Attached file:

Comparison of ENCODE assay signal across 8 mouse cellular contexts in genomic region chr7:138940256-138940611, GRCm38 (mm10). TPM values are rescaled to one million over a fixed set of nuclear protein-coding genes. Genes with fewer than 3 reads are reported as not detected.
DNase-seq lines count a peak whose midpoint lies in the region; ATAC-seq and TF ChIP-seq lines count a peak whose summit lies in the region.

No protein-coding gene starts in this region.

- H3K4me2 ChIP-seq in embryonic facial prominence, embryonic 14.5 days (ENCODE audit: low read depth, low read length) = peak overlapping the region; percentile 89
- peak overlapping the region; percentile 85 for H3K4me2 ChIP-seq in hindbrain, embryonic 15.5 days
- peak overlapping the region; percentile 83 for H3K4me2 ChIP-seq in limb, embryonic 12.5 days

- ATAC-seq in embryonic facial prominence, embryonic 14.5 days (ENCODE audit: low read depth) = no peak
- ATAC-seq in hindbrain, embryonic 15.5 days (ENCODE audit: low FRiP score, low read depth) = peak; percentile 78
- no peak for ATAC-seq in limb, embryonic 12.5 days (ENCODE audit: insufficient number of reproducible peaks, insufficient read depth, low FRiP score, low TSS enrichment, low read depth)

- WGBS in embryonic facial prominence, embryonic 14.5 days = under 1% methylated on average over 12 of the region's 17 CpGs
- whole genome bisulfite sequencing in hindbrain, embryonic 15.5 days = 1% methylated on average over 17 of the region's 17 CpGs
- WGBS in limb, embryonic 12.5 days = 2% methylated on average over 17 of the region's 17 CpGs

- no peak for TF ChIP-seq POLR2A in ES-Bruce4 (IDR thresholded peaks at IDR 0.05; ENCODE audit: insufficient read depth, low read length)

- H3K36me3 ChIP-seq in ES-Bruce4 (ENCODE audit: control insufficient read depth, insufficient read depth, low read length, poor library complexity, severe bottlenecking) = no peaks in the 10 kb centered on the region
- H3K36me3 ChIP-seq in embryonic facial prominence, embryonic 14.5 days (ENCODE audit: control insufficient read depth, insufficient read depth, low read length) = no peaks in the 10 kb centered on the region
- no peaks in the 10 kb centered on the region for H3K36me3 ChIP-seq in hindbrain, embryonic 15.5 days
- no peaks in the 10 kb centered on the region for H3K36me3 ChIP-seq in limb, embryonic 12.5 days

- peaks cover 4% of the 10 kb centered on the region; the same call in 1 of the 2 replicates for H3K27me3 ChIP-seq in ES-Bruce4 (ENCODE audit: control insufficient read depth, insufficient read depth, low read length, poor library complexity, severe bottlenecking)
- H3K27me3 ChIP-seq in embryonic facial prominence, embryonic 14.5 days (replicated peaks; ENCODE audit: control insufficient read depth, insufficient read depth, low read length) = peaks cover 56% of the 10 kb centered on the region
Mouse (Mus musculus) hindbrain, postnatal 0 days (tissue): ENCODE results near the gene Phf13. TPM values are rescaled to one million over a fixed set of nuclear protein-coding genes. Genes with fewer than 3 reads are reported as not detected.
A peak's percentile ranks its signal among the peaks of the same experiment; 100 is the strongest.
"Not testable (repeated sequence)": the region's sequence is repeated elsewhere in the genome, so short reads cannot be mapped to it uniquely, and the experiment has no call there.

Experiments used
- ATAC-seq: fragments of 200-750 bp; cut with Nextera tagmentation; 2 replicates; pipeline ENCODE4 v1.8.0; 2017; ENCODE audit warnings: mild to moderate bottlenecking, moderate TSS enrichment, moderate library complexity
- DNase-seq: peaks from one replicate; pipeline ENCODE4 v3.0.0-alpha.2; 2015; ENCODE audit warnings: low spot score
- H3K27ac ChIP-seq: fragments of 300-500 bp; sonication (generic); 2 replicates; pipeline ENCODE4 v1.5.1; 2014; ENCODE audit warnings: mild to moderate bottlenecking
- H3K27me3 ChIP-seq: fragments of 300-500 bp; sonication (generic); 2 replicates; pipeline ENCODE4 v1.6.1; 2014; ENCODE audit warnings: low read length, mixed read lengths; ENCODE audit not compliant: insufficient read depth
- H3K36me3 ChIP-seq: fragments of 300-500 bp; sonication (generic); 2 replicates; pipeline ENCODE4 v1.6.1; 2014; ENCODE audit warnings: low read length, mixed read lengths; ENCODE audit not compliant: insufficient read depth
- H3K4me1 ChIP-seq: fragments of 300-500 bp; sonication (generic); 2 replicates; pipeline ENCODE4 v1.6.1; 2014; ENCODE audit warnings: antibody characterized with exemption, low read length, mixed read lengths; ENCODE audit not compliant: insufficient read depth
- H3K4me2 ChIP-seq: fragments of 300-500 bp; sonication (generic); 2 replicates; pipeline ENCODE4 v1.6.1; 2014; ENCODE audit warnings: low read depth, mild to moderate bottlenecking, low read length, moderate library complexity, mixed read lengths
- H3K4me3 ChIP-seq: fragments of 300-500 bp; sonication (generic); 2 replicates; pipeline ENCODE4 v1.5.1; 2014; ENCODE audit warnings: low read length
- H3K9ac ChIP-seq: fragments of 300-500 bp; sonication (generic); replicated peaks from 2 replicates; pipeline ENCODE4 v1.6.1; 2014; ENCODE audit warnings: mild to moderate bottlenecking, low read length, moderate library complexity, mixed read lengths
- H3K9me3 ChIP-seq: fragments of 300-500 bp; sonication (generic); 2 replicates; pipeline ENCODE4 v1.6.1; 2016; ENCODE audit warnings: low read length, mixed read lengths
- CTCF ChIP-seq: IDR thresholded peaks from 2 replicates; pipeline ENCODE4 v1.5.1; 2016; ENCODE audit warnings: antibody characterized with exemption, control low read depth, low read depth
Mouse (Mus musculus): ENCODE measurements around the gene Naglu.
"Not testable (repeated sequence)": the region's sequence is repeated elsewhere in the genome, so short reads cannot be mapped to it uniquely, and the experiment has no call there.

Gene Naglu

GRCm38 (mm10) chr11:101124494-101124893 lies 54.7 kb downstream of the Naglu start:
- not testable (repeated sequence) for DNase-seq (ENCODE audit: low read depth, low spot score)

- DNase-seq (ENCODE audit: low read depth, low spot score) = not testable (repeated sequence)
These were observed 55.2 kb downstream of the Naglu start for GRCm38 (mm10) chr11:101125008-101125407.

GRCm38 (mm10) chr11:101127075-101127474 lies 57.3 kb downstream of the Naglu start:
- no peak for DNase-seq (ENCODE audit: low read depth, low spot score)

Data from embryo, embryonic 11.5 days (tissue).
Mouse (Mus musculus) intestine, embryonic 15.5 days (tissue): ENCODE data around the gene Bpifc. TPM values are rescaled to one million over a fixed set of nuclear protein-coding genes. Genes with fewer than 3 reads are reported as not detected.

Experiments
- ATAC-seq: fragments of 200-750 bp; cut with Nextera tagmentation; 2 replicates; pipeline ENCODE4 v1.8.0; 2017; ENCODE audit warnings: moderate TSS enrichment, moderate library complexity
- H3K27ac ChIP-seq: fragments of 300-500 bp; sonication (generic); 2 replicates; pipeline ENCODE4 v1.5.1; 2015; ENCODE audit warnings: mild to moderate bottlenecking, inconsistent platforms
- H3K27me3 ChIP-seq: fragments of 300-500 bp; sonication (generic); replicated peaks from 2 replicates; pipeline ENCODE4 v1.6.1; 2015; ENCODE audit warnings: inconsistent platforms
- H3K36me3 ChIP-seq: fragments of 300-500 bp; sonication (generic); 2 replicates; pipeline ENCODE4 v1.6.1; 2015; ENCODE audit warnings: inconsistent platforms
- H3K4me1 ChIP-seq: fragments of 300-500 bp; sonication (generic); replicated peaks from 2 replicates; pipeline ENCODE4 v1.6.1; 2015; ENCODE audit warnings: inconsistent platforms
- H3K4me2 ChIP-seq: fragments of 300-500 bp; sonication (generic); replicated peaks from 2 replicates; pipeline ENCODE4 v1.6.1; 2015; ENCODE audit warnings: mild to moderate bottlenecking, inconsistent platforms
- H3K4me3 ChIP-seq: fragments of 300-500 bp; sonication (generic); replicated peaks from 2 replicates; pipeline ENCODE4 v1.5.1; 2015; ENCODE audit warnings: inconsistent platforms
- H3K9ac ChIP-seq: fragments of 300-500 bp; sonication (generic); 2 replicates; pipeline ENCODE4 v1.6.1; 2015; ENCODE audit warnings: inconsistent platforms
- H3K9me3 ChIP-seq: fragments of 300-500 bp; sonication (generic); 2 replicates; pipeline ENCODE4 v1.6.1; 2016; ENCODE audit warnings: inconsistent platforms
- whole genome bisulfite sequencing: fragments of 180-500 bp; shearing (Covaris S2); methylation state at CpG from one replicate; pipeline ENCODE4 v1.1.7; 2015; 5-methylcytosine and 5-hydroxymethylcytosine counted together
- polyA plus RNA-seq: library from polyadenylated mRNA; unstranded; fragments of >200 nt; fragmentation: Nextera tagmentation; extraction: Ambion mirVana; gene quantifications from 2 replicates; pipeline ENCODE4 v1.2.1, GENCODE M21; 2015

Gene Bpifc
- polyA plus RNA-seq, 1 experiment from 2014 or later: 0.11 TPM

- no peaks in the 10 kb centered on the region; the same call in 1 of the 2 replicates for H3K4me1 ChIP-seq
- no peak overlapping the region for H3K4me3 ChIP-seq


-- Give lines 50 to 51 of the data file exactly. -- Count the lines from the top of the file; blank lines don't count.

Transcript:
- H3K36me3 ChIP-seq: fragments of 300-500 bp; sonication (generic); 2 replicates; pipeline ENCODE4 v1.6.1; 2015; ENCODE audit warnings: inconsistent platforms
- H3K4me1 ChIP-seq: fragments of 300-500 bp; sonication (generic); replicated peaks from 2 replicates; pipeline ENCODE4 v1.6.1; 2015; ENCODE audit warnings: inconsistent platforms